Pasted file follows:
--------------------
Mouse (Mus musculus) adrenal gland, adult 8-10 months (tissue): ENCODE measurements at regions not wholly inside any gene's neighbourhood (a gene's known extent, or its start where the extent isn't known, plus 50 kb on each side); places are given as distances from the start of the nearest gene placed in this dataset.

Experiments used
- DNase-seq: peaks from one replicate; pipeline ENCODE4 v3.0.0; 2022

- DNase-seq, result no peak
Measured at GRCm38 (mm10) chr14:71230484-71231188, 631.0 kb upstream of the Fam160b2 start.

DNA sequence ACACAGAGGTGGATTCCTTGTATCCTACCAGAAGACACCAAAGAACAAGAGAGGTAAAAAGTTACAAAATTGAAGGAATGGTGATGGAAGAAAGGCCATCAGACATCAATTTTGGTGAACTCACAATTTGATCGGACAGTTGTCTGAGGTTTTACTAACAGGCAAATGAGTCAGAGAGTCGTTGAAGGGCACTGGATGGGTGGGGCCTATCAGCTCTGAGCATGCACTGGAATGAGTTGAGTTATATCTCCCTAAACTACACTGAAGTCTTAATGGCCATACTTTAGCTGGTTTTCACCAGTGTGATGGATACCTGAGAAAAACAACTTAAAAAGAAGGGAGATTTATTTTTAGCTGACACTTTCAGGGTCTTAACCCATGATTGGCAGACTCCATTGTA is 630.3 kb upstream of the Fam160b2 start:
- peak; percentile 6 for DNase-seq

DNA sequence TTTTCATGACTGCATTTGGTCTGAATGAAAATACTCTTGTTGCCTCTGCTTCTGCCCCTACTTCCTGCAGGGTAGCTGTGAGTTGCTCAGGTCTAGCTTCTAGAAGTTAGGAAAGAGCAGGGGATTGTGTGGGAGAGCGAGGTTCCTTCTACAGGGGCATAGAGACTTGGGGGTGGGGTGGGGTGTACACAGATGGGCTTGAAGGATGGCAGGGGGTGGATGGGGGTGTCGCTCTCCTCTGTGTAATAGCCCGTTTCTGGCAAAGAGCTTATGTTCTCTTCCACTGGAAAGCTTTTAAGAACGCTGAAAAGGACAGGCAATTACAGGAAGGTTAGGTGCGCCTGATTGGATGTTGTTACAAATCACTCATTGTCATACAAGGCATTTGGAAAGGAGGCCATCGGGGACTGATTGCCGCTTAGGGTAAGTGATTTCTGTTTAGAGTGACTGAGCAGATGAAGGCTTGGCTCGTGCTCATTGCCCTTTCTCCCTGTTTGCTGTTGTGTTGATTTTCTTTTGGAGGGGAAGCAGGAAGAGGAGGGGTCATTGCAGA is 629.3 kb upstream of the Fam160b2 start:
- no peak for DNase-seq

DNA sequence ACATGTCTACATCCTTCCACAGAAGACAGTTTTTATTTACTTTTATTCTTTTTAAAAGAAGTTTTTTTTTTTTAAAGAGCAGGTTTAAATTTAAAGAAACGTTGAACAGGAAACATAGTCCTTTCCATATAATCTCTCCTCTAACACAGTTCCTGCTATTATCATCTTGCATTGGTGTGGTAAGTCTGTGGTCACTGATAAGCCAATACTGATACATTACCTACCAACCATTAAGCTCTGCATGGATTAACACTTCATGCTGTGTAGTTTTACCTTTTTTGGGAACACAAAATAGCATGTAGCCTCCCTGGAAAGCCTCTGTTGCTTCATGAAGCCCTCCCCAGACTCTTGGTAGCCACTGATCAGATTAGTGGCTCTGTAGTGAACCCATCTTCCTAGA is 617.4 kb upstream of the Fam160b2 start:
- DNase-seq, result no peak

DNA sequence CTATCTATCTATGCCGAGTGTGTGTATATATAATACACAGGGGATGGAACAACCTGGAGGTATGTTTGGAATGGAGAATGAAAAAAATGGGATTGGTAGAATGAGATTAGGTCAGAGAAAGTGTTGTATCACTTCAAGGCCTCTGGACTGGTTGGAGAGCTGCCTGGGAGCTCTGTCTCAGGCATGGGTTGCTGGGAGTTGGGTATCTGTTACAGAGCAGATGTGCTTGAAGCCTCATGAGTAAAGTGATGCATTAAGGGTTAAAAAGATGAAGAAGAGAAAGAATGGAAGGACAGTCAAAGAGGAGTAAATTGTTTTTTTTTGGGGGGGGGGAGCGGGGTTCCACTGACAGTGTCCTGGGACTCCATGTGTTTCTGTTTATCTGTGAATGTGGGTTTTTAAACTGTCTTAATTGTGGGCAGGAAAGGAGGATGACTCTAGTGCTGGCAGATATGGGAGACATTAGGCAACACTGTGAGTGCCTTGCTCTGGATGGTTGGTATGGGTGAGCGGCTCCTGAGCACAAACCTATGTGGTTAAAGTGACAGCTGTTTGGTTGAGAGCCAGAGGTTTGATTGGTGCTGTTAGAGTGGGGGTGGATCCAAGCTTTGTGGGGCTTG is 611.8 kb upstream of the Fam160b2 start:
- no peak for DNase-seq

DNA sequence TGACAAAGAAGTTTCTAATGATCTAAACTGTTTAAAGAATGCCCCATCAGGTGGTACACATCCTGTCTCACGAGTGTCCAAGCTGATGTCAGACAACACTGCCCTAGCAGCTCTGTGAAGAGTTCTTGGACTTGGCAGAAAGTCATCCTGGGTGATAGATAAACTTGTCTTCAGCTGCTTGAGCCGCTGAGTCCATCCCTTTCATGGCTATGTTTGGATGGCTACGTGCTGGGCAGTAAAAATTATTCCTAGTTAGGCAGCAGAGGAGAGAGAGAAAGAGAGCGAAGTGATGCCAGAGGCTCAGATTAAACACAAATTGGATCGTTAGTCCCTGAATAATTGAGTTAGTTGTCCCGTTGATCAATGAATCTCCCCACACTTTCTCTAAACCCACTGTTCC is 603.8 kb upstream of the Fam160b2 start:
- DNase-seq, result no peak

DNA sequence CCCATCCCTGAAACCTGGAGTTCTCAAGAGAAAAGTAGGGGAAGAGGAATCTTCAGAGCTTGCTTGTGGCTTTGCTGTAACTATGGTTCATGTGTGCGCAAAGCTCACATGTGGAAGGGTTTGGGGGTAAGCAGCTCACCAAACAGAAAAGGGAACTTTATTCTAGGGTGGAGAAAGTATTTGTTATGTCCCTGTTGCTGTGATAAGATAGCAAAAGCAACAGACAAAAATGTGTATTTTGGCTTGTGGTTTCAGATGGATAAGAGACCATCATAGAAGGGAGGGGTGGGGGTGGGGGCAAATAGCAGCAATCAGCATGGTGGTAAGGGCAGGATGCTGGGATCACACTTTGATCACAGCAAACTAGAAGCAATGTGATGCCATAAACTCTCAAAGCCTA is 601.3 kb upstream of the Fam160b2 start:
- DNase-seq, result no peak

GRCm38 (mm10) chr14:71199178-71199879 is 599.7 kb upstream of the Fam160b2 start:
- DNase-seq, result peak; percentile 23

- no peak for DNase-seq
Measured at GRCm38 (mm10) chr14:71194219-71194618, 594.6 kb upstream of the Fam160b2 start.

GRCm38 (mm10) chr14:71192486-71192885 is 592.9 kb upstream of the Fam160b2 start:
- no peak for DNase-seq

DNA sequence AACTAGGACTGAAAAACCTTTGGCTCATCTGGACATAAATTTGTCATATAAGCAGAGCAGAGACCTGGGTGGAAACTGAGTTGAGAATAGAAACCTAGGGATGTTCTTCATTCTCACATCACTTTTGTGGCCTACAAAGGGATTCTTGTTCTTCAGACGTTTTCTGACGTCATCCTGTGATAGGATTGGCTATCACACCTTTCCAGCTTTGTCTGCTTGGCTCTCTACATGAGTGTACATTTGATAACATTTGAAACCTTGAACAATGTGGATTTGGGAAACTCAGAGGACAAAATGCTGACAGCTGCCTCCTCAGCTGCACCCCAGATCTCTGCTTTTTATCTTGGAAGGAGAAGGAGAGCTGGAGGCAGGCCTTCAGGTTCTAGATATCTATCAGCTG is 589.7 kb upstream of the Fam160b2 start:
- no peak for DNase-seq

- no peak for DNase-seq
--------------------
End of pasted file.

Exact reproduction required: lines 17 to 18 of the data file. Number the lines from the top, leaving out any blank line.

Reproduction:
- DNase-seq, result no peak

GRCm38 (mm10) chr14:71199178-71199879 is 599.7 kb upstream of the Fam160b2 start: